Bergen County Universities’ Reopening Plans for Fall 2021
Will Bergen-based colleges follow Rutgers’ lead by requiring students get vaccinated before returning to campus? We went straight to the sources to find out.
New Jersey made national news last week when Rutgers University was the first college in the United States to announce that they’d be requiring all students to get the COVID-19 vaccine before returning to campus for the fall 2021 semester. This announcement came at an opportune time when vaccinations were made more widely available, just days before Governor Murphy announced that as of April 19, everyone in New Jersey ages 16+ will be eligible for their COVID-19 vaccine.
“We are committed to health and safety for all members of our community,” Rutgers President Jonathan Holloway said in a statement, “and adding COVID-19 vaccination to our student immunization requirements will help provide a safer and more robust college experience for our students.”
This is great news for students who attend classes and/or live on any of Rutgers University’s three campuses in Newark, New Brunswick and Camden, but what about Bergen County? Will our local colleges follow suit? Here’s what we know so far about the county’s five universities as it relates to the COVID-19 vaccine:
Bergen Community College, Paramus
Since the beginning of the pandemic, BCC has had zero cases of community spread at the institution, says Larry Hlavenka Jr., executive director of public relations, community and cultural affairs at BCC. The situation as it relates to vaccination specifically is still an ongoing discussion. “We continue to monitor and revise our protocols in response to guidance from federal, state and county health officials, including regarding potential vaccine requirements,” he tells BERGEN.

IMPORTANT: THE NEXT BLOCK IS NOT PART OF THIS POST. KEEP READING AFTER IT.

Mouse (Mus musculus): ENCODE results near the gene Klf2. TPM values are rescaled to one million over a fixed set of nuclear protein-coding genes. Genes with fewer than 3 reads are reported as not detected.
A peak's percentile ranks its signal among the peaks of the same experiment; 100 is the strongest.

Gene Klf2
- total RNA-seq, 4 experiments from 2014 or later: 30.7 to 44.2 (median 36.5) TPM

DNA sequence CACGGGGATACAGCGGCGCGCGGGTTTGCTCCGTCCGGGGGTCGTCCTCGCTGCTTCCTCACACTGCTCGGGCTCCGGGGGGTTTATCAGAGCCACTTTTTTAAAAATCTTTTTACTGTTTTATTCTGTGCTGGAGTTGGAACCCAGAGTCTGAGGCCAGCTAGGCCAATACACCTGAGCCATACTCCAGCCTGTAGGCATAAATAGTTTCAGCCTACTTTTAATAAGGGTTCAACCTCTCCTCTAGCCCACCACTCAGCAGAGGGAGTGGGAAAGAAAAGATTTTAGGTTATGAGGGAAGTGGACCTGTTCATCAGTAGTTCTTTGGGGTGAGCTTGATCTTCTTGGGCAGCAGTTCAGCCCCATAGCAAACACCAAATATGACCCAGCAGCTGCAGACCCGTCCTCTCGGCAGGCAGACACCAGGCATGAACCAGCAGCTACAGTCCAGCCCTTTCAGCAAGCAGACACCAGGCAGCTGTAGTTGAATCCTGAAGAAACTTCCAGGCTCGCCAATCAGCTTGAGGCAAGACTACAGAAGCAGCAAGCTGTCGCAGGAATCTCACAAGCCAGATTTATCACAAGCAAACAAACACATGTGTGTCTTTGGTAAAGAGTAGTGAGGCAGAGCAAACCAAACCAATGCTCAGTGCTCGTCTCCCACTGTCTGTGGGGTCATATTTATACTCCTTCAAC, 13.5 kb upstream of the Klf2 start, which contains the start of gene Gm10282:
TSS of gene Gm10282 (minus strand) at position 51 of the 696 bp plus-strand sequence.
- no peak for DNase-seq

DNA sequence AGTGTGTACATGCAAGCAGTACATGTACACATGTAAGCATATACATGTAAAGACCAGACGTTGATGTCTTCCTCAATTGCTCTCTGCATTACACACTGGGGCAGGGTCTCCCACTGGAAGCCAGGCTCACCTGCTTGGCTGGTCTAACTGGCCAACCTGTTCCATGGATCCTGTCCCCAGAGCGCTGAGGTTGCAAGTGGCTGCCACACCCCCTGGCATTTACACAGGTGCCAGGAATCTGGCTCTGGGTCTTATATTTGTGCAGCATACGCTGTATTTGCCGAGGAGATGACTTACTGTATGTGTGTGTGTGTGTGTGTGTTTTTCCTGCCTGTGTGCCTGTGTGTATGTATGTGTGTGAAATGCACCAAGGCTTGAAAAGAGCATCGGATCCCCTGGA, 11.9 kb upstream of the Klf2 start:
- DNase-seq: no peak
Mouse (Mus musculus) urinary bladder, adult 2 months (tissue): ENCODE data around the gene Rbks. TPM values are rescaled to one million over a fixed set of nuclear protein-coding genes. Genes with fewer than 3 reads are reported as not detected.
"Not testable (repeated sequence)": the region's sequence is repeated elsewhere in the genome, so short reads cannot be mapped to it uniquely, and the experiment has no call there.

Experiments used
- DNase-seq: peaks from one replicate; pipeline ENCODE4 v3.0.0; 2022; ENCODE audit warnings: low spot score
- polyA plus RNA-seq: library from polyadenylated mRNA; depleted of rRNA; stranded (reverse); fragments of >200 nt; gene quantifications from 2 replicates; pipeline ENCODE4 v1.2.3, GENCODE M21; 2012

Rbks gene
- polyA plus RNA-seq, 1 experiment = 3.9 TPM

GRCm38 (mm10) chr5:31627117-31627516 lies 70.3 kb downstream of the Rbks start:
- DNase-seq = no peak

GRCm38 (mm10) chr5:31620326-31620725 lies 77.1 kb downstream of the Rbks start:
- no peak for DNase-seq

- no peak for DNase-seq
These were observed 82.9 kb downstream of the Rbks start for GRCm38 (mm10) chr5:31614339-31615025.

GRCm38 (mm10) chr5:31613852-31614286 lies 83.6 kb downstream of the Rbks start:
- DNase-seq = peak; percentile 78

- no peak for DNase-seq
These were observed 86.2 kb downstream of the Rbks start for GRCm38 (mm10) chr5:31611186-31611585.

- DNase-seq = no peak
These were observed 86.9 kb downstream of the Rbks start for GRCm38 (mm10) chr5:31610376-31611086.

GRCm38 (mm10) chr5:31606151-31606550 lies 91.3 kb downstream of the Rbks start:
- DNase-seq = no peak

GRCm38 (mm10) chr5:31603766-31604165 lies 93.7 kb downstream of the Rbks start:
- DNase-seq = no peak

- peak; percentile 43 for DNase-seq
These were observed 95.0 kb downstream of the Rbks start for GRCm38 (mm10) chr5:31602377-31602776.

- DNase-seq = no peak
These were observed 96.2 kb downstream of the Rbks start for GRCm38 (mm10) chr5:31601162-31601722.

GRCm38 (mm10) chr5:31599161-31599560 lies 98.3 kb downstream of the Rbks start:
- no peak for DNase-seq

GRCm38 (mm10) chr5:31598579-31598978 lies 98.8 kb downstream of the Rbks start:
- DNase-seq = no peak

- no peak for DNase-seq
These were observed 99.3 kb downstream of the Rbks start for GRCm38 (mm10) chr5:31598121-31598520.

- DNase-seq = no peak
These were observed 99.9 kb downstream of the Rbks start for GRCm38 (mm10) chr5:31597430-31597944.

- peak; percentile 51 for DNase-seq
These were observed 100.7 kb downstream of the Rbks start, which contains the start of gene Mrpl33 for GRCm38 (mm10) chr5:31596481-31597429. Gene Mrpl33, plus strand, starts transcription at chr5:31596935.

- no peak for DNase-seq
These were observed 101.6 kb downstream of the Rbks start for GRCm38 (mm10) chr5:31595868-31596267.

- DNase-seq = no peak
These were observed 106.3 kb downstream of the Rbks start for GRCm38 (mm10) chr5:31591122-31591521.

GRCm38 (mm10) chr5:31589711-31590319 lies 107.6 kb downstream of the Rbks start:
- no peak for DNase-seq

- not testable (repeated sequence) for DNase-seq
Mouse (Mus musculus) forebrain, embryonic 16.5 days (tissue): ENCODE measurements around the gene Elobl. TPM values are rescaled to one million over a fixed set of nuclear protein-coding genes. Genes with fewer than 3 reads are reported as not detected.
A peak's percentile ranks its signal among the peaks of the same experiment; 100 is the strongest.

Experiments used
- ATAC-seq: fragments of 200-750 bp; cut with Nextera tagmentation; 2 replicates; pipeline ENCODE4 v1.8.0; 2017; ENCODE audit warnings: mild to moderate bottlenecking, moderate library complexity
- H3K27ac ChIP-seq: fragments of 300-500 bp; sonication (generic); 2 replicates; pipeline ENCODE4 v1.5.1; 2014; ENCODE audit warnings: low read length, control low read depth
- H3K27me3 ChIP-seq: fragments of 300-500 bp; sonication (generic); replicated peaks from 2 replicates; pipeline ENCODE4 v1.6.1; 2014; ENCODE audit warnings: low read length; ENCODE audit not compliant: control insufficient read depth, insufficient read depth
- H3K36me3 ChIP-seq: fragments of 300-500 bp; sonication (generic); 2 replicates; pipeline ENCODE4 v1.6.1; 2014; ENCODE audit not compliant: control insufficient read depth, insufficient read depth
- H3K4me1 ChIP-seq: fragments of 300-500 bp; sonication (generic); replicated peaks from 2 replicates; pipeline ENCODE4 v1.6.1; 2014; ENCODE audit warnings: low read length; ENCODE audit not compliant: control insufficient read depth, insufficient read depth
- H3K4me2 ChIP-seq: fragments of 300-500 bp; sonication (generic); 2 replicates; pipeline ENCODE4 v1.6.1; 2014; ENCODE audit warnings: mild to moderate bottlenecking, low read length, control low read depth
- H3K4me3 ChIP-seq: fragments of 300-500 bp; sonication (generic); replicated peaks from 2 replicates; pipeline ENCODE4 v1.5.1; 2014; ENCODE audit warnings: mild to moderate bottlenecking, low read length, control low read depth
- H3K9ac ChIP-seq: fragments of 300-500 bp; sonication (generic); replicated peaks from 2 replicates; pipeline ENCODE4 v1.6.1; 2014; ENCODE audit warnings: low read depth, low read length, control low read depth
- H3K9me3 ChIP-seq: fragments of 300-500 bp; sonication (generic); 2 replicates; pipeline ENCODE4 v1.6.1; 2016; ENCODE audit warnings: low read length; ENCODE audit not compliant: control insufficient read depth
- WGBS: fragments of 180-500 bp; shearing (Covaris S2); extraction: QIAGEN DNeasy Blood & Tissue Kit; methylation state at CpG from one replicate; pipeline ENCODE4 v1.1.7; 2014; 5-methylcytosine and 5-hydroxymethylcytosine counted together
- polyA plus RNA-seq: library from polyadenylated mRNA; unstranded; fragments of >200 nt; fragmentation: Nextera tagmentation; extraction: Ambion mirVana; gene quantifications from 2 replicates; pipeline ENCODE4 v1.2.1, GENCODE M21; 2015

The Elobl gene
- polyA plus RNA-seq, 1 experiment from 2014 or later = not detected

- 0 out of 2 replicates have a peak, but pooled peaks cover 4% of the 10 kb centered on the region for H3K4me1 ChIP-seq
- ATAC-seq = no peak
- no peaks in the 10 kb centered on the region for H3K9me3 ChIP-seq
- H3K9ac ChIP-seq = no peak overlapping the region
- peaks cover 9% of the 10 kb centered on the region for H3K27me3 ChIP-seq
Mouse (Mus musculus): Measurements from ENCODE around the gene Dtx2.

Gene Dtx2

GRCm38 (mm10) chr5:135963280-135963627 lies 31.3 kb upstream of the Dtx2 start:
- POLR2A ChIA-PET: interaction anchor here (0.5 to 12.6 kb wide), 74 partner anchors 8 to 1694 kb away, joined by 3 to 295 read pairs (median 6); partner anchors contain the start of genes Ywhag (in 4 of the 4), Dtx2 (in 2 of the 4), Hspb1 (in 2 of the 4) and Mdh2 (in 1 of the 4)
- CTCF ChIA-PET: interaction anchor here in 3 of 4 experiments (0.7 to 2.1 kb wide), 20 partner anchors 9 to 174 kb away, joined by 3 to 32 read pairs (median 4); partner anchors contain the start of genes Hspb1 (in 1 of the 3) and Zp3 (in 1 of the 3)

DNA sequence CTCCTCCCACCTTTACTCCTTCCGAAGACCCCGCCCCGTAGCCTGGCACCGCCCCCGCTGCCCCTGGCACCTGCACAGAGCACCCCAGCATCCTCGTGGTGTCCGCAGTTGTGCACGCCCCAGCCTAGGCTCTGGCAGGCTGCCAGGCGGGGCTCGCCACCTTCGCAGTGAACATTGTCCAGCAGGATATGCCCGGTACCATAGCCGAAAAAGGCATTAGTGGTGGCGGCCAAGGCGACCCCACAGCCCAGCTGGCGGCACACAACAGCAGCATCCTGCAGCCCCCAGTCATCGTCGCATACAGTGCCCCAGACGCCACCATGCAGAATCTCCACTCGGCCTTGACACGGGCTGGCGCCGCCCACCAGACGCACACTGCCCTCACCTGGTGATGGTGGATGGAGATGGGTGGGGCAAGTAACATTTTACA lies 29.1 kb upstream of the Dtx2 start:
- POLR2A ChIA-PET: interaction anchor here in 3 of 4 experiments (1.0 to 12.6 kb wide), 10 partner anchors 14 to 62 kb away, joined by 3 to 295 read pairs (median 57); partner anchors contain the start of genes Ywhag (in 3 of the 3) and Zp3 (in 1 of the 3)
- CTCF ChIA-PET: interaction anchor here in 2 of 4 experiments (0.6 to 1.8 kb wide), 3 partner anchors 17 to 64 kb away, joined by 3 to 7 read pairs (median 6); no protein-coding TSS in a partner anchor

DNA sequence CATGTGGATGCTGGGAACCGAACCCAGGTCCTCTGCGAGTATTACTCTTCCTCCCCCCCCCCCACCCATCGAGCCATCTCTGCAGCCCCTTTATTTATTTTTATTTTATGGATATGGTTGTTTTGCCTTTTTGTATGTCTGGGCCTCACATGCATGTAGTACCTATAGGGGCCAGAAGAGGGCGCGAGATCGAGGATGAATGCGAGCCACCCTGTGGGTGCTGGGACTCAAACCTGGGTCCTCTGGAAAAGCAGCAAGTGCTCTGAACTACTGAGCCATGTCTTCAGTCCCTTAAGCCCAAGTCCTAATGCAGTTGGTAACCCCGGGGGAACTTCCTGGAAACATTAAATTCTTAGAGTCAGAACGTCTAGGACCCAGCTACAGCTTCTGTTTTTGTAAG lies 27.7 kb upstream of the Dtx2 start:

Berkeley College, Paramus, Woodland Park
According to Berkeley College’s website, the COVID-19 vaccine is “not mandatory” for students at this time, but as with BCC, discussions are ongoing. “Town Halls with students, faculty and staff were held recently to discuss updates pertaining to COVID-19, including reopening protocols, vaccines and other pandemic-related topics,” Angela Harrington, vice president of Berkeley College, tells BERGEN in a statement. “The vaccination is not a requirement for faculty, staff and students,” but she assures us that safety efforts, including a COVID check-in App, remain in effect to help reduce exposure.
Fairleigh Dickinson University, Teaneck
As of press time, FDU officials are planning for a return to in-person learning in the fall and strongly encourage that students get vaccinated. “All signs indicate that the growing distribution of vaccines will allow us to resume many activities,” says Christopher Capuano, university president. “Therefore, we are planning to welcome all students back to our New Jersey campuses in the fall and return to a mostly in-person student experience for courses, residential living, co-curricular activities and services throughout the new academic year.”
However, as of now, vaccination is merely a suggestion and not a requirement.
Felician University, Rutherford and Lodi
Since the pandemic began, Felician University has been committed to the safety of its staff and students, and the school requires “temperature testing, wearing masks or facial coverings, social distancing, handwashing and daily symptom monitoring via an app,” according to the university’s “Return to Campus” plan. And though they “strongly recommend vaccination for the entire Felician community—students, faculty and staff,” Maura R. DeNicola, vice president of external relations and communications at Felician University, tells BERGEN, “the university is not requiring it at this time.”
Ramapo has not determined whether or not classes will be 100 percent in-person next semester, but President Peter Mercer, who will retire on June 30, has said he is “optimistic” they can hold face-to-face classes safely, at least in some capacity. “While the prevalence of testing, the increasing distribution of the vaccine and the forecasting of herd immunity should give us hope and optimism for the future, we must remain vigilant,” he wrote in an address to the community. Still, the institution has no official mandate in place for vaccines.